The Disenchantments

Everyone else in their San Francisco arts high school is on their way to college, but ever since Colby and Bev, best friends since childhood, saw Godard’s Bande à Part during their freshman year of high school, they have been saving for a year in Europe. The plan: First, tour the Pacific Northwest one last time with Bev’s rock band, the Disenchantments (“they aren’t very good, but they play so loud the speakers crackle and the bass makes your bones tremble. And they look amazing”). Drop off friend and bandmate Meg at college in Portland. Next stop: Amsterdam, Paris, Berlin. But soon after they are on the road, Bev confesses: She’s not going to Europe. Instead, she has secretly applied to, and been accepted by, RISD.

Colby feels betrayed and suddenly stranded without a plan for his post–high school life. As the not-quite couple and bandmates/sisters, Alexa and Meg, meander through basement shows and record stores in small Northern California towns up through the bohemian corridor, they are both dizzy and terrified by the sense that “everything is larger and more possible.”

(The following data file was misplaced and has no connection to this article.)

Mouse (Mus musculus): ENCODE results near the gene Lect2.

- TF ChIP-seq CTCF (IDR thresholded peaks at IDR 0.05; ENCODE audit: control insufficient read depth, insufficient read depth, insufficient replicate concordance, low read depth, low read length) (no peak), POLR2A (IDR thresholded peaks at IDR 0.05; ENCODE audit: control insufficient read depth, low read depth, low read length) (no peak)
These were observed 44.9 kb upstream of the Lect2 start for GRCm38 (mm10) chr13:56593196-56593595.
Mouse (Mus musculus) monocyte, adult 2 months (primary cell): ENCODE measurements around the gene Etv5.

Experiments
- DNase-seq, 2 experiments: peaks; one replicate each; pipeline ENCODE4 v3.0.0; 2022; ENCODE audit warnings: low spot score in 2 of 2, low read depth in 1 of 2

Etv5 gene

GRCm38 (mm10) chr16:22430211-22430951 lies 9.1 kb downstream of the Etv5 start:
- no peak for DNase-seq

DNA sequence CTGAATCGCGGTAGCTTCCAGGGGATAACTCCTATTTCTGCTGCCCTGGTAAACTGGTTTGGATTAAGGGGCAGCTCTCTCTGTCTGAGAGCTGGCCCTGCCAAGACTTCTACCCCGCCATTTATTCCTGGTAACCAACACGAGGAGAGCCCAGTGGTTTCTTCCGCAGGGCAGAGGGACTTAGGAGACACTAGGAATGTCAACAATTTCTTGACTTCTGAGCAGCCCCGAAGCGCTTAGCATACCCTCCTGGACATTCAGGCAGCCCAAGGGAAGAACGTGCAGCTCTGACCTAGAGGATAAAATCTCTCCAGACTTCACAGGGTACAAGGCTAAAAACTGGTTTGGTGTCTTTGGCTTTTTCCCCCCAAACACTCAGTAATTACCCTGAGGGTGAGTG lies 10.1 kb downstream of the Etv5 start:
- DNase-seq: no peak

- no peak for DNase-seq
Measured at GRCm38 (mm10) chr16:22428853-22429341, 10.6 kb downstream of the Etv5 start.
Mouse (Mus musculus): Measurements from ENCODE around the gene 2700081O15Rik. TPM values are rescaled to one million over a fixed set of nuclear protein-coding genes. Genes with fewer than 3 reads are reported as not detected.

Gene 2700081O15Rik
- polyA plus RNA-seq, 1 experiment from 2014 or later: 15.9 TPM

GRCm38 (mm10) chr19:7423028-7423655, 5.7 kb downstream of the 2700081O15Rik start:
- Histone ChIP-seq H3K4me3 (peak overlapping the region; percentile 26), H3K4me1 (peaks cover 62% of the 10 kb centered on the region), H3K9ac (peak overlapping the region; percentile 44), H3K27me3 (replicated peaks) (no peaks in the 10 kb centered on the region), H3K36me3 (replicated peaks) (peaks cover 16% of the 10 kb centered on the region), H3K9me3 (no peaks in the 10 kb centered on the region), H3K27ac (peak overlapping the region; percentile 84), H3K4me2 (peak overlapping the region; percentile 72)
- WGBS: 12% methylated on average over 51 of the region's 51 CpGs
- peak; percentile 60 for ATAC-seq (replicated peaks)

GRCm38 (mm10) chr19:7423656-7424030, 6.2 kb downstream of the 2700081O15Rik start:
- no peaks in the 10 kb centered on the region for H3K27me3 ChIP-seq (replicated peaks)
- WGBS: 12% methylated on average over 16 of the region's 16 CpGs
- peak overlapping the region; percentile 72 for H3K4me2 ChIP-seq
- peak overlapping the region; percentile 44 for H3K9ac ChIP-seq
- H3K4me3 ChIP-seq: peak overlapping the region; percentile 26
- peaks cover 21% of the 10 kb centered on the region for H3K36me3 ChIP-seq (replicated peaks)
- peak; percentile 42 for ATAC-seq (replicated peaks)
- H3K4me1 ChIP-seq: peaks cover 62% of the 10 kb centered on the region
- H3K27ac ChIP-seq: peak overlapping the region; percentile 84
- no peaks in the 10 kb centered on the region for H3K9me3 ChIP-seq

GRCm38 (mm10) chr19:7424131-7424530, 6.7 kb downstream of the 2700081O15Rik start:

In The Disenchantments, Nina LaCour records the tiniest details of the indie scene — the bands, the dresses and lipstick shades, the difference between fans who know show etiquette and jackasses who don’t get to the front of the stage — in a genuine, thoughtful way that, like its participants, is cool without ever trying too hard. Colby is a smart guy, “put together, but not fussy,” he is told by two older guys who try to school him in his best possible beer choice, judging from his sneakers (vintage Nikes), belt (lime green canvas), and taste in books (Chandler, Hemingway). He turns out to be a Guinness man.

Even the parents provide a subtle hint of what’s ahead: Meg and Alexa’s two dads; Colby’s uncle Pete, who lends him Melinda, his turquoise VW bus, and once wrote a song for Colby’s parents’ wedding that became a college radio hit, making him “briefly famous among a small circle of tenderhearted fans”; Colby’s father, who, along with Pete, was once a member of a band called the Rainclouds, until he met Colby’s mother in a SoMa bar; Colby’s mother, who, as the story opens, has run off for language lessons in France, and whose illustration for the Rainclouds’ record cover becomes the surprising trigger that leads her son to find his next move when he goes looking for two men who had the image tattooed on their backs nearly two decades before. When it all comes together for Colby, it’s like seeing a blurry image in the background come into focus, without ever feeling forced or contrived.